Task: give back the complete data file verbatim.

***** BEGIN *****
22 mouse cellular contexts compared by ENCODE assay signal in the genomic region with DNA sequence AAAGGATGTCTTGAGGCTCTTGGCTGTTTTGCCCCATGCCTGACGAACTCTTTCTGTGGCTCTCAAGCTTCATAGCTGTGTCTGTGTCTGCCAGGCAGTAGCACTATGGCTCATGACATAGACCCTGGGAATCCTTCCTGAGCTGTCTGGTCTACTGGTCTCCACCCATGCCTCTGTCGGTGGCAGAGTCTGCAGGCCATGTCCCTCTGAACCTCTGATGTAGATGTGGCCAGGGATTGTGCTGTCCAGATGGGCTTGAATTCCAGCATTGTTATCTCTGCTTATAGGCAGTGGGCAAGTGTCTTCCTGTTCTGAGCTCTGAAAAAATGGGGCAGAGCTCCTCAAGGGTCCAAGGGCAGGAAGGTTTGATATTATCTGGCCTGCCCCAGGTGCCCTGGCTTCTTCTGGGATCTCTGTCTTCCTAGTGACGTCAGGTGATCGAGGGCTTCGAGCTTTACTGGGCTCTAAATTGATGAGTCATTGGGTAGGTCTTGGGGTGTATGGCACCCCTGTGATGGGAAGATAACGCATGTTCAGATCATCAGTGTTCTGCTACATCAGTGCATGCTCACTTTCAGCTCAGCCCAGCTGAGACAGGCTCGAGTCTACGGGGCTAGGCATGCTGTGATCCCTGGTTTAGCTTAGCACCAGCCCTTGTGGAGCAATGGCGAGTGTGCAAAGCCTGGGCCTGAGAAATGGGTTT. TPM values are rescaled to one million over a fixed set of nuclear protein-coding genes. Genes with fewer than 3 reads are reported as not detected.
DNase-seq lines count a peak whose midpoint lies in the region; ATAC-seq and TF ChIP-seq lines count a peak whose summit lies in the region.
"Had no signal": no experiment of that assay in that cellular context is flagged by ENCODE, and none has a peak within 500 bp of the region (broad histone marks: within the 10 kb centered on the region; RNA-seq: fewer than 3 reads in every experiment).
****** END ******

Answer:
22 mouse cellular contexts compared by ENCODE assay signal in the genomic region with DNA sequence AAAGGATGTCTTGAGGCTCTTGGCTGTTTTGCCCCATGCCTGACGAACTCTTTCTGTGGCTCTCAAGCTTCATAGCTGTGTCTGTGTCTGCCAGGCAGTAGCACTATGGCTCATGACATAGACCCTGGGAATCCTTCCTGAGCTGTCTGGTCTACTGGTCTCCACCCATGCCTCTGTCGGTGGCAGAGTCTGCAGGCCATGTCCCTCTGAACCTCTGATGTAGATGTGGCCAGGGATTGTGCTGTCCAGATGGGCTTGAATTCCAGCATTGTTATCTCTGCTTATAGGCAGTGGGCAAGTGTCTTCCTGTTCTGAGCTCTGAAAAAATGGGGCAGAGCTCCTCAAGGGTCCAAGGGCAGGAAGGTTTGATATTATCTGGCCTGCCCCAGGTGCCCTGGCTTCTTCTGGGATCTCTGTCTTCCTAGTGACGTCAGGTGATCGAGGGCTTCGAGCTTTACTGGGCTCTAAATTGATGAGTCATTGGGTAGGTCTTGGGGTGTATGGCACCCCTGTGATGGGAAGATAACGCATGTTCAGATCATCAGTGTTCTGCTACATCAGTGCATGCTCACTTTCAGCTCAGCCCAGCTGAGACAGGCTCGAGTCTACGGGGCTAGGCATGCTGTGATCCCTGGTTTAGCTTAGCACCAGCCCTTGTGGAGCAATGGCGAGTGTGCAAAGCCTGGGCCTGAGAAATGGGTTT. TPM values are rescaled to one million over a fixed set of nuclear protein-coding genes. Genes with fewer than 3 reads are reported as not detected.
DNase-seq lines count a peak whose midpoint lies in the region; ATAC-seq and TF ChIP-seq lines count a peak whose summit lies in the region.
"Had no signal": no experiment of that assay in that cellular context is flagged by ENCODE, and none has a peak within 500 bp of the region (broad histone marks: within the 10 kb centered on the region; RNA-seq: fewer than 3 reads in every experiment).